#30: The Sisters Brothers by Patrick deWitt

Awesome cover, great book.

This one has been showing up on lots of Read This! lists and I’ve seen tons of CBR reviews for it.  And the cover really is cool.  Not the paperback one though.  Eli is fat, but not on the paperback cover.  Get it together, paperback cover!

My book group picked this one for our August book and it was a nice refreshing read after our two months of Orwell.  Nothing like a Gold Rush setting where everyone might die to make you forget about a dystopian setting where everyone might die.

The Sisters brothers are Charlie and Eli.  You do not mess with these two.  They will kill you.  They are famous mercenary killers traveling the west, hunting down the enemies of the Commodore.  Their names alone make people scatter.  No one survives when Charlie and Eli fight.

The book is told from Eli’s POV.  He’s the younger of the two and has been following Charlie since they were kids.  He’s getting a bit tired of the hunt and is thinking it might be nice to settle down.  But they’ve got an assignment, so there’s not much he can do right now except for dream. 

And dream he does.  Eli is a romantic.  Any woman who gives him a smile or pauses for a quick hello becomes the woman of his dreams.  He thinks of the letters he will write to her until he can return to town to collect her.  They will be married and happy while he runs a shop.  Very respectable.  Of course he should probably find out the woman’s name.  Turns out she’s not interested and Charlie’s already been with her.  Because she’s a prostitute.  So disappointing.  But wait… what’s that?  Is there someone new and pretty smiling at Eli?  Well then.  She must be the girl for him!  Oh, the letters he will write to her…

My favorite thing about this book was Eli’s romantic nature.  Here he is, famous killer, off on another adventure with his even more dangerous brother and all he can think about is selling hats.  It must be nice, selling hats.  Set up your house in the back of your store, spend time with customers, light the lamps…  A nice, respectable job where you can have a nice, respectable wife.  And as he’s thinking of this, Charlie works him into a rage and he kills people.  The setting and his voice don’t mesh, and it was wonderful. 

Someone in our book group pointed out that Eli is almost simple-minded.  He’s a bit like a child when it comes to planning.  He decides he wants a shop, but isn’t able to think about what he needs to do to get one.  He never thinks about what his life would be like if he gets out of the killing business.  Does he think people will leave him alone and not try to get revenge?  Does it even occur to him that people want to get revenge on him?  Or is he so caught up in the fact that Charlie has guided his life for so long that he thinks people with revenge on their minds will pass by him on the way to his brother?  There are few clues to help us figure out Eli’s version of what happens when you stop killing.  Except for selling hats.

The book follows the brothers as they seek out their latest target.  They have crazy adventures throughout that are wonderful studies in the two different personalities.  Where Eli will spend pages with his mind spinning out romance and back story of what was and will be, Charlie takes half a pause to figure out where he can get a bath and a bottle.  I get the feeling that for every one of Charlie’s thoughts, Eli has one hundred.  And very little of them have to do with reality.  He’s not simple-minded, but he is sort of simple.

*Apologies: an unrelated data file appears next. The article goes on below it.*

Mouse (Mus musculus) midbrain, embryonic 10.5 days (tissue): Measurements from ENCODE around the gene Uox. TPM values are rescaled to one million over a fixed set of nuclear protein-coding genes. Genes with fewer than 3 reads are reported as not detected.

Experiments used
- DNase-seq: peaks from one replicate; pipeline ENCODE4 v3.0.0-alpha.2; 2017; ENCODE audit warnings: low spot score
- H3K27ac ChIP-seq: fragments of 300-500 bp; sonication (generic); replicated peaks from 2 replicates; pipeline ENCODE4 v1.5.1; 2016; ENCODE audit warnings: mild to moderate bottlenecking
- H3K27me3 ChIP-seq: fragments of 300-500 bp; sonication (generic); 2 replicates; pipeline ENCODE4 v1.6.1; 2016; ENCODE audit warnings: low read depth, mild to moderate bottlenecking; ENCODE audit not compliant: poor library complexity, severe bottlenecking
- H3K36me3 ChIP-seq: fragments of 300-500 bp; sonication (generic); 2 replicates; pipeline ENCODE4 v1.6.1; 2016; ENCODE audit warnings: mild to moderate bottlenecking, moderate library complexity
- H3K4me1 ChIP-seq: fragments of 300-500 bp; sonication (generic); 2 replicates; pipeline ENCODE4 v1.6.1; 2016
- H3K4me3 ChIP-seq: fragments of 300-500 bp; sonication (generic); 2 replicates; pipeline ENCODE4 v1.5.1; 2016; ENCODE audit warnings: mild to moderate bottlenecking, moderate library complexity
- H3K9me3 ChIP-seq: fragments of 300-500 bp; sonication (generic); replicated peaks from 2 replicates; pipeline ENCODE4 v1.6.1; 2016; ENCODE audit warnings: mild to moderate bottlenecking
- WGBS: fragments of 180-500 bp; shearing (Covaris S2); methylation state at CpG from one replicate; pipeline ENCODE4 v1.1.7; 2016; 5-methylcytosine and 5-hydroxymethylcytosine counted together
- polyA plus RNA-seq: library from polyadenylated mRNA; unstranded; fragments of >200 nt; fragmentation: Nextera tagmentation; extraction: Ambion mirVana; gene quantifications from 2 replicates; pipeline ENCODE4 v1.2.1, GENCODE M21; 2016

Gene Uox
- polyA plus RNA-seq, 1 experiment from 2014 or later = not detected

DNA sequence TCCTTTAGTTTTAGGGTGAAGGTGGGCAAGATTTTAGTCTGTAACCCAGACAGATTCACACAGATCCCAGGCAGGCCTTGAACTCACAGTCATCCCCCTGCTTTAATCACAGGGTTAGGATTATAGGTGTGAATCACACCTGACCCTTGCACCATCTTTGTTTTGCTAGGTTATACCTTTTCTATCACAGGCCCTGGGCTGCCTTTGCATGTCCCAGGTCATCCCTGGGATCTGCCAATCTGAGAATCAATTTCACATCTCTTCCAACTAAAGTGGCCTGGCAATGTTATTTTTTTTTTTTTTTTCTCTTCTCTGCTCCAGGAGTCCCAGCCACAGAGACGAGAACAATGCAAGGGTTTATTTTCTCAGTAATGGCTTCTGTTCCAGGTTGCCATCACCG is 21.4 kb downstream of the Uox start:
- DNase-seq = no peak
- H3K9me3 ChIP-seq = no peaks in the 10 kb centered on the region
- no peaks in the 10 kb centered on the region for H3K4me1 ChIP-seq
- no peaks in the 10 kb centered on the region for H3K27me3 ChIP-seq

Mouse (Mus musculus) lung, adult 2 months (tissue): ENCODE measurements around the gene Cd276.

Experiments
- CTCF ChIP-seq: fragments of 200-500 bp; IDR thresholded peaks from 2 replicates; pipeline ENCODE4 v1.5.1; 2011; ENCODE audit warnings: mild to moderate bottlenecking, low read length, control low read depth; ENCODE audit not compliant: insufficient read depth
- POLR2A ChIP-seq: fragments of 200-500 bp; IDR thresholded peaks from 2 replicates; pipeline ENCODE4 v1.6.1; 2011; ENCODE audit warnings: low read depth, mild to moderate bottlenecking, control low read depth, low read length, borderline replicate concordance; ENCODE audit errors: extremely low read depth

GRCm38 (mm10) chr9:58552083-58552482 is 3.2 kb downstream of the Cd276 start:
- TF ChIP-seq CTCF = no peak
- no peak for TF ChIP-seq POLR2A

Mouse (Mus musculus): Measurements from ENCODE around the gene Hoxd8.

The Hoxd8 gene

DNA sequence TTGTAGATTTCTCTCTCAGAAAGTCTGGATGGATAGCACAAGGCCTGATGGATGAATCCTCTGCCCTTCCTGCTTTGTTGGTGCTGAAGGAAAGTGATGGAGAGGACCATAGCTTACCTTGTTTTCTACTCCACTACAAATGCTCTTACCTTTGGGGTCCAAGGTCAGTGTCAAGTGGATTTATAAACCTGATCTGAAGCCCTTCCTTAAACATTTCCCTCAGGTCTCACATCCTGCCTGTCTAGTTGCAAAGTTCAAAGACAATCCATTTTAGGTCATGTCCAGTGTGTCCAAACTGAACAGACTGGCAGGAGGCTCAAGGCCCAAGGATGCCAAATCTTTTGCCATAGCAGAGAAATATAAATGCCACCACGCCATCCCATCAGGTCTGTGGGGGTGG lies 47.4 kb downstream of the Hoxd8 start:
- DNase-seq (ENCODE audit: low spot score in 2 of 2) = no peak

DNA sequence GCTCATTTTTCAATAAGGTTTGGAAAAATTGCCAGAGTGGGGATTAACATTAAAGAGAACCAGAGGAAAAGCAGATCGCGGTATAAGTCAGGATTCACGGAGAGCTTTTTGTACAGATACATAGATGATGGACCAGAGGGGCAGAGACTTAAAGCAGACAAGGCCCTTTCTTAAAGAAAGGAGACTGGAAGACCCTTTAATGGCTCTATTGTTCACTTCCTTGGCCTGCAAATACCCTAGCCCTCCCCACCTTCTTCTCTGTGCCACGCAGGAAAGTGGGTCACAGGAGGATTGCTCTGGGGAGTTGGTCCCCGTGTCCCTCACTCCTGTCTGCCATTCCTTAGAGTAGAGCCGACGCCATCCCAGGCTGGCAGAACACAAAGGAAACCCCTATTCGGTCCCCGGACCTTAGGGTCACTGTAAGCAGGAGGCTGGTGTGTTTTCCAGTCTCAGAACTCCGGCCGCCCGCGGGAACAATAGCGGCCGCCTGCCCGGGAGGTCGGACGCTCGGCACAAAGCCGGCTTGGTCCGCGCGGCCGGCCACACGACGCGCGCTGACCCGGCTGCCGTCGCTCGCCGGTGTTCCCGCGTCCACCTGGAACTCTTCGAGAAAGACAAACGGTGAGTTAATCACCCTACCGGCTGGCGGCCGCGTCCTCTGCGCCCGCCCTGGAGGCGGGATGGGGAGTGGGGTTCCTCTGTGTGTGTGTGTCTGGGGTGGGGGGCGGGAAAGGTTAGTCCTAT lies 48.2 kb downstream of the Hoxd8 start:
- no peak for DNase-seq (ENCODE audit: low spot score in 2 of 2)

Charlie is an unsympathetic character, although he has moments where you start to understand why he is the way he is.  For the most part, he does things if they will make his life easier.  He doesn’t seem to have much of an end goal for things, other that to keep killing because it’s what he’s good at.  It would be nice to have power and money like the Commodore, but…  well, there’s a problem there.  You can’t 100% hate Charlie or the book wouldn’t work, but you’re glad it isn’t told from his POV.

I really liked the ending of this one.  My mind kept jumping around as I tried to figure out what was going to happen.  With Charlie’s personality, something major had to happen, but I couldn’t figure out what.  I plotted out a few different endings and wondered which path deWitt would take.  I actually felt nervous because I didn’t want people to get hurt, but couldn’t see a way around it. 

Things do get messy, but I like the mess and the way Eli handles it.  I was very happy with the ending.

We found out that John C. Reilly‘s production company has bought the film rights, which is awesome.  I hope he plays Eli, because he would be perfect.  I wish I knew that before reading the book because I would have pictured him as Eli the entire time. 

As an added bonus, this book will make you want to brush your teeth for the pure joy of brushing your teeth.

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One response to “#30: The Sisters Brothers by Patrick deWitt

  1. Pingback: pyrajane’s review #30: The Sisters Brothers by Patrick deWitt « Cannonball Read IV

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